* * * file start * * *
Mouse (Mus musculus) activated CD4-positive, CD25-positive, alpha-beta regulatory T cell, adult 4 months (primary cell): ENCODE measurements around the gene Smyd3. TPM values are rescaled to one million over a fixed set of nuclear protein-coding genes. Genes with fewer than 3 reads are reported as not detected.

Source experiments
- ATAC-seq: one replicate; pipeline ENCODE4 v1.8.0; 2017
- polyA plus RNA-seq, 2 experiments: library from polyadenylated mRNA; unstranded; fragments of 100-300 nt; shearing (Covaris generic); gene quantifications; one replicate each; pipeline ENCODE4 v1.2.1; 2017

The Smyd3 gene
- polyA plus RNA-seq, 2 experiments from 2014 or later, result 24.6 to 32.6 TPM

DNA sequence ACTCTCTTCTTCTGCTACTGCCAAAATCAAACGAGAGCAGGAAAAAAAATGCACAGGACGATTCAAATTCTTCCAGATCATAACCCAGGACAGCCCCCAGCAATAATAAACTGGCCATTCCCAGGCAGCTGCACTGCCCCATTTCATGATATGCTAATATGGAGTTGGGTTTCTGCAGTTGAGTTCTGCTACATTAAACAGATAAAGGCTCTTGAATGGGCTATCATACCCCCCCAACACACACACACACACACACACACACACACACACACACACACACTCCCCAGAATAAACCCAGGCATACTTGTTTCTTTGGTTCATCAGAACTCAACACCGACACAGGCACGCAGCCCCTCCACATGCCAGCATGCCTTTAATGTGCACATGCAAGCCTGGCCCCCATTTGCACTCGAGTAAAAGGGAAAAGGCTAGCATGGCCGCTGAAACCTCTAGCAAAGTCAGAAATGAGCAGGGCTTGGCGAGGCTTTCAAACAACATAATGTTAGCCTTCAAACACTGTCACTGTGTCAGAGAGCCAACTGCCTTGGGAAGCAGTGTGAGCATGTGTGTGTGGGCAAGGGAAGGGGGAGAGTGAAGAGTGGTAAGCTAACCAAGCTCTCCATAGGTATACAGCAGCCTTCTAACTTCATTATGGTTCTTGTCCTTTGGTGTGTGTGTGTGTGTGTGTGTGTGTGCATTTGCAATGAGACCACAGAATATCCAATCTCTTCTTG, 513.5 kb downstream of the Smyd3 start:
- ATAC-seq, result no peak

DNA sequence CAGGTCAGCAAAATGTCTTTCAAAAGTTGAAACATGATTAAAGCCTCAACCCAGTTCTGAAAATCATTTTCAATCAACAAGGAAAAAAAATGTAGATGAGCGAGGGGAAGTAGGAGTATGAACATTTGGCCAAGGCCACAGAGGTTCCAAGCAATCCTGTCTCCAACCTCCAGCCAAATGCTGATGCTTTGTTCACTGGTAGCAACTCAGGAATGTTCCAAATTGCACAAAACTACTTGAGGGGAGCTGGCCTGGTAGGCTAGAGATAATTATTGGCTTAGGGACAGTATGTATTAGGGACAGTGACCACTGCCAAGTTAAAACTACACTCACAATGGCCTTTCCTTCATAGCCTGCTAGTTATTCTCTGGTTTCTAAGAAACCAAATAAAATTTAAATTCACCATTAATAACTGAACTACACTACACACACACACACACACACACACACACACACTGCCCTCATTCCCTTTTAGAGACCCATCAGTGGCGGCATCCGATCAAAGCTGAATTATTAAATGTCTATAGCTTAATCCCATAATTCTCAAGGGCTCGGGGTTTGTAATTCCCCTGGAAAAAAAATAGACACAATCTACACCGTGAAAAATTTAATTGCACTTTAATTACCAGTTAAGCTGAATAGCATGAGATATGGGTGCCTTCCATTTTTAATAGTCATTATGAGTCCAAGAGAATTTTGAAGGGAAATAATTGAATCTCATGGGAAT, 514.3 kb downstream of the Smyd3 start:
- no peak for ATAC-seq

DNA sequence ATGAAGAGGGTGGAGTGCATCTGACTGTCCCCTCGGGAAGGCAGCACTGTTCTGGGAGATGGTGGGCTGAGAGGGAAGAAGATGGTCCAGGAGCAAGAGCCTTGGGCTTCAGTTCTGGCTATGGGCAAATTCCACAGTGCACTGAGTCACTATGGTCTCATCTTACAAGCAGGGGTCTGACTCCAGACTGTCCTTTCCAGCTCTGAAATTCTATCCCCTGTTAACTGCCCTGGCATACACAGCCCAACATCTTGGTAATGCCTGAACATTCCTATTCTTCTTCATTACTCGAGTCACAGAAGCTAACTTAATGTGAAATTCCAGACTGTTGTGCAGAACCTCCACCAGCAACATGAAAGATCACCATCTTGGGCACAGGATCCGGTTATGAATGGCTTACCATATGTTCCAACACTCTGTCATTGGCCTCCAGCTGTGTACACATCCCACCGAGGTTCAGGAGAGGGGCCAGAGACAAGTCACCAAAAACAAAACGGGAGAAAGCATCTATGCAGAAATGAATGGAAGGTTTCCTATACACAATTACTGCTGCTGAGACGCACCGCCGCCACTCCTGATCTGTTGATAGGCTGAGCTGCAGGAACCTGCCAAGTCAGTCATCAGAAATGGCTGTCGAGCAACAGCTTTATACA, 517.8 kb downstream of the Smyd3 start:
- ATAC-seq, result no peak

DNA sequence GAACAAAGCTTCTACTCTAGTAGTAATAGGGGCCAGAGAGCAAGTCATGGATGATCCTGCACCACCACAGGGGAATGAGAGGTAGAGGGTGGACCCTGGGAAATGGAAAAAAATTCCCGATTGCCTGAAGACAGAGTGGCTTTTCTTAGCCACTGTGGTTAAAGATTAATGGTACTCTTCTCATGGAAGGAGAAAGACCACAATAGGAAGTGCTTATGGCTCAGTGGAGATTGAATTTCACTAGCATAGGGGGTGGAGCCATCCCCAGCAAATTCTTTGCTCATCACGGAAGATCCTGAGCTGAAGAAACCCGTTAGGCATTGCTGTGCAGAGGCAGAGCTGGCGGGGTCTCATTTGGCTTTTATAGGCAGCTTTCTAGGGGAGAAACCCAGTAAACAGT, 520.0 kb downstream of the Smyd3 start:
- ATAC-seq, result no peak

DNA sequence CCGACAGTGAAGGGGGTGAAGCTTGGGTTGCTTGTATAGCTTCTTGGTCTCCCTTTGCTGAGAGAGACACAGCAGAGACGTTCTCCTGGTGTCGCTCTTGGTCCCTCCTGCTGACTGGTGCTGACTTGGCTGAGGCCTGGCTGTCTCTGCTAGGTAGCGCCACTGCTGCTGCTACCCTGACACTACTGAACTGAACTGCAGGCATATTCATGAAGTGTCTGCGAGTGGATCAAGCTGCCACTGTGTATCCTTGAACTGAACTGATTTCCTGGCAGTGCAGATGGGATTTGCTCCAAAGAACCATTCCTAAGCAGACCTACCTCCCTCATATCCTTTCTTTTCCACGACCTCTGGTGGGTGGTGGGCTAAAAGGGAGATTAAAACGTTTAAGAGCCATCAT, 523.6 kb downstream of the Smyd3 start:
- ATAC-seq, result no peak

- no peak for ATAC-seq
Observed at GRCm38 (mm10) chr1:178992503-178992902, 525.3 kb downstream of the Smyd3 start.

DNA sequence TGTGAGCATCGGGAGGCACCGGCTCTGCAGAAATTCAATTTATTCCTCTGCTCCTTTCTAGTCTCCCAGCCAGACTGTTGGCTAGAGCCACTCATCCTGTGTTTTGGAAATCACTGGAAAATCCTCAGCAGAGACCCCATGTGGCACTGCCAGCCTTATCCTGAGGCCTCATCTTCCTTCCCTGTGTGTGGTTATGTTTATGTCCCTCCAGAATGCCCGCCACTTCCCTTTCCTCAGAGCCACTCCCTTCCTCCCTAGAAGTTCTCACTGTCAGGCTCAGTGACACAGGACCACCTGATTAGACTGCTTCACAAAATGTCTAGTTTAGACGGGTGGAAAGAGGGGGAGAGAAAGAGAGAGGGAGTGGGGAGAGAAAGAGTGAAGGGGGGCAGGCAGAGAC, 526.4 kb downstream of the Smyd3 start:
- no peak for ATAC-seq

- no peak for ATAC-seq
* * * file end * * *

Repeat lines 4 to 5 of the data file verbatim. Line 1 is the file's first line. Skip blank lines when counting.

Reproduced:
- polyA plus RNA-seq, 2 experiments: library from polyadenylated mRNA; unstranded; fragments of 100-300 nt; shearing (Covaris generic); gene quantifications; one replicate each; pipeline ENCODE4 v1.2.1; 2017

The Smyd3 gene